Concluding, I would like to point at a few of many methodological puzzles that need further investigation. First, I think that the inverted methodology of observant participation adopted by phenomenologists can illuminate new perspectives on Sufism in Macedonia. It implies direct and embodied learning on behalf of an anthropologist of various skills, linguistic, social or ritual and maybe occupying a structurally-defined role, for example of a tea hostess at a tekke (this example is derived from the description of internal structure of a Sufi lodge elsewhere) that can ensure fuller participation in Bektashi lives. Second, Bektasis are well-known for more religiously egalitarian attitudes to women who can traverse masculine spaces conventionally out of bounds to women in other Muslim groups. Thus, I don’t believe that it is unavoidable that I will have impeded access to certain gendered events or thematic conversations, although I can’t discard this possibility. But, I definitely have to take into account the penchant for secrecy among Bektashi religious disciples, who use it as a historically grounded protective mechanism against stigmatization and ridicule. Finally, I am trying to rethink and delineate a unit of analysis that I have originally defined in terms of a ‘community’, in the sense of familiarity and we-ness. In this regard, I have been criticized for lack of attention to the dynamic and hierarchical aspects of Bektashi Turks neighborhoods.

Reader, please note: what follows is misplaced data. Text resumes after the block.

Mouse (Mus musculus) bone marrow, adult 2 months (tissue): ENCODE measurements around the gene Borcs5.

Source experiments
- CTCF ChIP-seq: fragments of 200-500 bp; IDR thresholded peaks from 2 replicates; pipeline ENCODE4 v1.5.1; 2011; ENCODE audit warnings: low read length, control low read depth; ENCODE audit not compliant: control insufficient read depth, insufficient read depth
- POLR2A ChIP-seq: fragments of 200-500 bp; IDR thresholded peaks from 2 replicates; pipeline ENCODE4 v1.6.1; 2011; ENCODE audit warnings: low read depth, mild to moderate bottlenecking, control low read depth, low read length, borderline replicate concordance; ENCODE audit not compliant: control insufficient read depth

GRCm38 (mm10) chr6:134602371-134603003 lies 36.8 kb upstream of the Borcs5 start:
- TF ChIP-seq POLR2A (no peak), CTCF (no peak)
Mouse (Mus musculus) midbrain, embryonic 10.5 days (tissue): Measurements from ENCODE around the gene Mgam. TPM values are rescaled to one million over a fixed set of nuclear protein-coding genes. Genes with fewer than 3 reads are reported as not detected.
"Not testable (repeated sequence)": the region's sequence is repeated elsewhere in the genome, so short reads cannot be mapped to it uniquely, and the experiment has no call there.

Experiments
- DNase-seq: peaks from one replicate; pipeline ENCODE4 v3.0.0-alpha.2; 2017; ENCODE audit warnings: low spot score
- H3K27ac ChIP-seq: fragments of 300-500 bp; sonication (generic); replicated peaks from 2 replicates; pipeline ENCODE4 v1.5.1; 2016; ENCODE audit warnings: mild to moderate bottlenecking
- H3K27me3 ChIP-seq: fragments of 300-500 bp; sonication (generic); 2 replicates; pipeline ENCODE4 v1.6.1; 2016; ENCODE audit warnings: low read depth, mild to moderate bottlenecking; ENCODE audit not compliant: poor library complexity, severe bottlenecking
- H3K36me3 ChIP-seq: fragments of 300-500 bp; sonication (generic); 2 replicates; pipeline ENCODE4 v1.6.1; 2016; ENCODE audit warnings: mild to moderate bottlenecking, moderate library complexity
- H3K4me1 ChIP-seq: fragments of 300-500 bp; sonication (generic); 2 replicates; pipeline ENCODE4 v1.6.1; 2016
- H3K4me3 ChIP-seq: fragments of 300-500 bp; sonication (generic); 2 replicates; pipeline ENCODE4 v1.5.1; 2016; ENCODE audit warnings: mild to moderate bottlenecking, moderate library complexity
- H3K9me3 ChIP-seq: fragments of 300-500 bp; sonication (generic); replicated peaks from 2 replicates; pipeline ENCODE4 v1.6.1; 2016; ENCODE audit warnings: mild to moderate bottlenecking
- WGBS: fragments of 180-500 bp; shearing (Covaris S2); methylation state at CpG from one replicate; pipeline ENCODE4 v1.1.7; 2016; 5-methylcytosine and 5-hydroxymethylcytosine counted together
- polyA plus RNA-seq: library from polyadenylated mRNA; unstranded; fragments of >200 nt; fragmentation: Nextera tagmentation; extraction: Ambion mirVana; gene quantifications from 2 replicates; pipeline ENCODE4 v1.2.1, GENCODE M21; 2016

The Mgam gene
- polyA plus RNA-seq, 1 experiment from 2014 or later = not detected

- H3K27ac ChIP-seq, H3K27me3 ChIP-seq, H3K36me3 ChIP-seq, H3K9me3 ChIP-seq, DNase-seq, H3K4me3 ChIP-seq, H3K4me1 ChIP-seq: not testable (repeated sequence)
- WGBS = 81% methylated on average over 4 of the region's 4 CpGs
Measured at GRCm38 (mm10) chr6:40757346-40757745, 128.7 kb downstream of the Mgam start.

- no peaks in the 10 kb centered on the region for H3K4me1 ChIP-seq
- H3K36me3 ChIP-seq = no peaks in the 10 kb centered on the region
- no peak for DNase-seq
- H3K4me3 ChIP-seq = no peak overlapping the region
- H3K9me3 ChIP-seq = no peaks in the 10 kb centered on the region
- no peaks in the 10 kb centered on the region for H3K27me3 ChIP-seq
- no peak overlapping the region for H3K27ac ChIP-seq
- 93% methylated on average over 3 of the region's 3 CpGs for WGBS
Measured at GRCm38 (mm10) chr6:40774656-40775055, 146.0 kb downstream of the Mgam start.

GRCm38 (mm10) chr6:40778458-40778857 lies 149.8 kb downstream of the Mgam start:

My interest in emphasizing ‘community’ has been a consequence of a visit to a Bektashi Turk village called Kanatlarci. I arrived there on late Sunday morning to find a village of about one hundred households completely desolated. The bright green gate doors of all the houses I tried to enter were securely locked. While I was scouring the village for inhabitants I was accompanied by a loud popular Turkish tunes that emanated from a large house close to the centre of the village. I finally came across a middle-aged man who was tinkering something in the yard of a shabby brick house close to the old-looking mosque with a well next to it. He explained to me that there was a wedding taking place at that moment and almost the whole village was attending it. Later, I came across a couple traipsing in the direction of the wedding and holding a plastic bad with boxes of chocolates that I could only presume were a gift to the newlyweds. Even a short span of an afternoon in Kanatlarci and an equally brief visit to a Turkish neighborhood in the Albanian dominated part of Skopje suggested that community-based relations are important and I would like my research to reflect this, even if conflicts, tensions, badmouthing and similar are part and parcel of the everyday among Bektashi Turks.